Special Bulletin for Police No. 78
NOTICE: The information contained in this bulletin is considered accurate the date of publication. The information has not been updated to reflect any subsequent changes to the Firearms Act and related regulations.
- As a result of public consultations, the amnesty for certain owners of non-restricted rifles and shotguns has been extended until May 16, 2011.
- During the amnesty, individuals who are taking steps to bring themselves into compliance may not incur criminal liability for unauthorized possession of a non-restricted firearm under section 91 or 92 of the Criminal Code.
- Affected firearm owners must comply with the licensing and registration requirements of the Firearms Act or lawfully dispose of their firearms by the amnesty deadline.
- There is also a time-limited opportunity for certain eligible individuals who have an expired POL to apply for a new POL.
RCMP CFP Special Bulletin for Police – No. 74, informed you that on May 14, 2008, the Minister of Public Safety had announced an extension of the previous amnesty for possession of a non-restricted firearm without a valid licence or registration certificate.
On March 28, 2009, a proposal to extend the amnesty for an additional year for individuals who were taking steps to comply with the law was published in the Canada Gazette. Extending the amnesty would allow more time to inform firearm owners about what they were required to do.
The amnesty has now been extended for one more year, until May 16, 2011.
In the previous bulletin, the CFP provided answers to some of the more frequently asked questions we were receiving from Police. Here is an update:
Who benefits from the period of amnesty?
The amnesty applies to individuals who are taking steps to comply with the law and possess non-restricted firearms without a valid firearms licence, or individuals who hold a registration certificate along with a licence that expired after January 1, 2004.
The amnesty does not apply to individuals who:
- never held a firearms licence; or
- had a firearms licence or Firearms Acquisition Certificate that expired before January 2004; or
- possess restricted or prohibited firearms without a valid licence and/or registration certificate.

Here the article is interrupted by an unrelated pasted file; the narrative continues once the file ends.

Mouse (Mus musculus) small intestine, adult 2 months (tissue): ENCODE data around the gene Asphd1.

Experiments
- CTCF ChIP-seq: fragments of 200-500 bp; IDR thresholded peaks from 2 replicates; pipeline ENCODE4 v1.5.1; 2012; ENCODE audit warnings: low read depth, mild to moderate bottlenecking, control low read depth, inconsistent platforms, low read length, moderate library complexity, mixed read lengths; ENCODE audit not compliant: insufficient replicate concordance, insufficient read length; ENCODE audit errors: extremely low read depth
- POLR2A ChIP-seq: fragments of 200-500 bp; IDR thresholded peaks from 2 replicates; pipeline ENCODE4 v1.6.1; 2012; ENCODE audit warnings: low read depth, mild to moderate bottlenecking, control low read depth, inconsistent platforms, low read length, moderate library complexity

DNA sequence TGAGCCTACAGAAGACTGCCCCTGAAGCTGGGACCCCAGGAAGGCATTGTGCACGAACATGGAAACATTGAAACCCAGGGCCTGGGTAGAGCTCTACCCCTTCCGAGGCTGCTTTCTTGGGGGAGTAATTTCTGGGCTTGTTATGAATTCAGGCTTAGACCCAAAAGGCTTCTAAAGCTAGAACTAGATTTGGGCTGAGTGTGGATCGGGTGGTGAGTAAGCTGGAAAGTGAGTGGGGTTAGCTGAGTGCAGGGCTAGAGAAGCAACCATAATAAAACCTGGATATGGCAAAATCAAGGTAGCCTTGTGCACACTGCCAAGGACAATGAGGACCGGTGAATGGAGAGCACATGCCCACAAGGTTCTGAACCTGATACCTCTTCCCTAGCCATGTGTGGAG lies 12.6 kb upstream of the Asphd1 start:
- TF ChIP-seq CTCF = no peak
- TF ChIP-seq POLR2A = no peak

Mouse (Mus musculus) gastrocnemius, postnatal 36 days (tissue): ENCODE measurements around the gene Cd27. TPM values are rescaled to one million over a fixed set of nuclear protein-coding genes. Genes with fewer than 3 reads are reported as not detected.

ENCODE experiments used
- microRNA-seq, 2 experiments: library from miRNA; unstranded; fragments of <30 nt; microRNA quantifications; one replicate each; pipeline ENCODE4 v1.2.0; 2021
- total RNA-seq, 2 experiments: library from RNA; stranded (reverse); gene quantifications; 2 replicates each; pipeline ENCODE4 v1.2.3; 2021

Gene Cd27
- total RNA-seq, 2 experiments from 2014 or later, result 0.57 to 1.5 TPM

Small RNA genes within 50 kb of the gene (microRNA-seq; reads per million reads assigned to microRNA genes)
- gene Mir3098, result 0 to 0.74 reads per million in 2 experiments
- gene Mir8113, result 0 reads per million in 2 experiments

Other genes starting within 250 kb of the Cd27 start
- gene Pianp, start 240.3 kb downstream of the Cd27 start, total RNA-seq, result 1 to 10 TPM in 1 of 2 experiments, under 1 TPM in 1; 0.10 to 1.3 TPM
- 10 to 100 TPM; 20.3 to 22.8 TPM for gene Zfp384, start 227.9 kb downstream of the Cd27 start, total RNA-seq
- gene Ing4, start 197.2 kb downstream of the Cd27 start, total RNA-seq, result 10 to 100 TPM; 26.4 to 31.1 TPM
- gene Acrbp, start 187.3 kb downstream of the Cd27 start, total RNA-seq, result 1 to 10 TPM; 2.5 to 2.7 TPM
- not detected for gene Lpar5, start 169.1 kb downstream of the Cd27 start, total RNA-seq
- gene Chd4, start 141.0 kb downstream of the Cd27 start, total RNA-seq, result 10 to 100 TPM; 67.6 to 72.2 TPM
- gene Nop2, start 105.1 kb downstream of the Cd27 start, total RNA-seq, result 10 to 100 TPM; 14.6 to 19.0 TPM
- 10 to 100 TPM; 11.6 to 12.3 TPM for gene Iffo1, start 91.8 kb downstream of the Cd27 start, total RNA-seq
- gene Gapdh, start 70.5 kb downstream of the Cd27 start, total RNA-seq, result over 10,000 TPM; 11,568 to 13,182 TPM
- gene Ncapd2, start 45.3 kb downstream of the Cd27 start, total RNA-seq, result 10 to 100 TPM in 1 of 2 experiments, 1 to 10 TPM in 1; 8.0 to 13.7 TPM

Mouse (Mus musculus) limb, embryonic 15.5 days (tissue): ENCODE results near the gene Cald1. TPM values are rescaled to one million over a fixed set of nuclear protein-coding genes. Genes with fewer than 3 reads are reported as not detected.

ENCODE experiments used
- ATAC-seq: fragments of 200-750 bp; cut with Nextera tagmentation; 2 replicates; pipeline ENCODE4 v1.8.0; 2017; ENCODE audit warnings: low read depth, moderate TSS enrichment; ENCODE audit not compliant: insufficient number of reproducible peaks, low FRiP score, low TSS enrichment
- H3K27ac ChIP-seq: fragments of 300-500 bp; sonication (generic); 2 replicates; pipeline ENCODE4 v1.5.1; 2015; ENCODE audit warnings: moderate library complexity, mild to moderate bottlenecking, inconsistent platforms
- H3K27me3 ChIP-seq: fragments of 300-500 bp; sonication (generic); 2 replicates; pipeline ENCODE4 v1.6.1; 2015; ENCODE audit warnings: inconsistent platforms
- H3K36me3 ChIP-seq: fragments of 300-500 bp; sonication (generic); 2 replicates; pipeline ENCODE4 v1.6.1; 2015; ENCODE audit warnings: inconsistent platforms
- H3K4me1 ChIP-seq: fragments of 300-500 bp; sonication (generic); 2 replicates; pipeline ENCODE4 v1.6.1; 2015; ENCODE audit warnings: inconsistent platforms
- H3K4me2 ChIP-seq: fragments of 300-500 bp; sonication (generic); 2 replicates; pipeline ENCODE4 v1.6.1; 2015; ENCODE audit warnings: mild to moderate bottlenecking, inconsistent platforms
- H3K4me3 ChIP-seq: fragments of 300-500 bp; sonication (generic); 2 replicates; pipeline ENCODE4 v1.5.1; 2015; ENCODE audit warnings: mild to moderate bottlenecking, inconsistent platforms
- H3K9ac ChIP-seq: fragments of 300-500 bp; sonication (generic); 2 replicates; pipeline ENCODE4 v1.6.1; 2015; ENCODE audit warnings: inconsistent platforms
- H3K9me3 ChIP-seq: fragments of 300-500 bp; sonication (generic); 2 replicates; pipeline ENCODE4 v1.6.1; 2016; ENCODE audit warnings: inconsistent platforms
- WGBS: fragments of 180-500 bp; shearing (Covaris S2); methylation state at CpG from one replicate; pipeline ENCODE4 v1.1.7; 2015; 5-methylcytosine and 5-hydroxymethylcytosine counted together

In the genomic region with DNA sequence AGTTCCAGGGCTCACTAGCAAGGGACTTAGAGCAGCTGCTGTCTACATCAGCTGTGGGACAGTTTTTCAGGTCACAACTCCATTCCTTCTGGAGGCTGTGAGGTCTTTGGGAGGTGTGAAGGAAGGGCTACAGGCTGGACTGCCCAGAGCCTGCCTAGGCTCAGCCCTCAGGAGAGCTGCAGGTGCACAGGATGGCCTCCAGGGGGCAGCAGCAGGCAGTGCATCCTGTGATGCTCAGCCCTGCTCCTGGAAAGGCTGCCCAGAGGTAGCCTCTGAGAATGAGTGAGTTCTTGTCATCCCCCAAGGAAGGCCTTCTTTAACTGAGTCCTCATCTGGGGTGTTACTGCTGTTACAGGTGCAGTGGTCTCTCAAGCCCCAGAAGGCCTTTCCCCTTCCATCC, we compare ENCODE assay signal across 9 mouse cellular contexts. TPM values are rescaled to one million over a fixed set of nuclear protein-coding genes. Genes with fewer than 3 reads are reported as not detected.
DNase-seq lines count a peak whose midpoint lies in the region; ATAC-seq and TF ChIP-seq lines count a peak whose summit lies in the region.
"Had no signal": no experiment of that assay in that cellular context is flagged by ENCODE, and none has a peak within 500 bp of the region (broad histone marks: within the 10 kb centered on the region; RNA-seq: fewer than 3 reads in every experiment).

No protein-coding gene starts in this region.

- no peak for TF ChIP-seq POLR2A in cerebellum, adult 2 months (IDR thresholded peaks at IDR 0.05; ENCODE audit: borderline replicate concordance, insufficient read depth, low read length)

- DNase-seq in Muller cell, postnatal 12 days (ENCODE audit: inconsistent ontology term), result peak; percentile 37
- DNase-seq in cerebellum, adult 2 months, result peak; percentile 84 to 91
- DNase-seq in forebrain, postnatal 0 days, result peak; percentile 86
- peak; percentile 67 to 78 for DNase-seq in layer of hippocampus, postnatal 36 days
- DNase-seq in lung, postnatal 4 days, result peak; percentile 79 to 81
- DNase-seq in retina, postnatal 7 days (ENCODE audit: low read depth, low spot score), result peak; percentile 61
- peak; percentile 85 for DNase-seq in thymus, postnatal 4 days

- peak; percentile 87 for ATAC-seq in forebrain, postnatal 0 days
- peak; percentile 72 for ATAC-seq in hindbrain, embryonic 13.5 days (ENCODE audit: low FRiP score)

What does the amnesty do?
Under the amnesty, individuals may not incur criminal liability under the Criminal Code for unlawful possession of a non-restricted firearm. Other offences pertaining to non-restricted firearms (for example, unsafe storage) continue to apply.
What is the term of the amnesty?
The amnesty term has been extended until May 16, 2011.
How does the amnesty affect individuals who were charged for unauthorized possession of a non-restricted firearm before May 17, 2006?
The amnesty is not retroactive. Charges laid before May 17, 2006 continue to apply.
Now that the amnesty remains in place, what should POLice do when they receive a notice from the CFP Registrar, indicating that a particular individual is in illegal possession of firearms because their licence has expired and their registration certificates have been revoked?
Police officers have certain discretion. Here are a few things to keep in mind when deciding what action to take:
- Check the class of the firearms listed on the notice of registration revocation. The amnesty only applies to non-restricted firearms, not to restricted or prohibited firearms. If you are not sure about the class of a firearm listed on a registration revocation notice, please contact CFP through one of the means described below. Expert staff will be happy to assist you.
- Individuals to whom the amnesty applies will not incur criminal liability for possessing a non-restricted firearm without a valid licence or registration certificate. However, they are still in unauthorized possession of the firearm and Police have the authority to seize the firearm at their discretion.
- You may wish to conduct a risk assessment. In doing so, you could consider whether the person is of interest in your area, has prior convictions or arrests, and any other information that indicates there may be public safety concern.
- Your agency’s legal counsel may advise you further on what action to take if you still have questions.
Our agency is holding non-restricted firearms that were seized from owners who did not have a valid licence or registration certificate. Now that the amnesty stays in place, may we return the firearms to the owner?
Once firearms have been seized from an individual, they should not be returned until the individual complies with the law and obtains the necessary licence and registration certificate. Alternatively, if the owner transfers and registers the firearms to a properly licensed business or individual, or to a public agency, the firearms may be released to the new owner.
May our agency dispose of non-restricted firearms that were seized from an individual to whom the amnesty applied?
As set out in s.117.03(3) of Part III of the Criminal Code, if a seized firearm is not claimed, a provincial court judge may declare it to be forfeited to Her Majesty, to be disposed of or otherwise dealt with as the Attorney General directs.
Who can apply for a POL under the new initiative?
Individuals who have an expired POL will be able to submit an application for a POL if they meet specific eligibility requirements until May 16 2011.
- previously held a POL which naturally expired (not refused/revoked) after its five-year term;
- in possession of at least one registered restricted or non-restricted firearm;
- meets all the other public safety eligibility requirements necessary to hold a POL.
For more information, please contact the RCMP Canadian Firearms Program.
This bulletin is intended to provide general information only, and may only be copied and distributed within the police community. For legal references, please refer to the Firearms Act and its supporting regulations.
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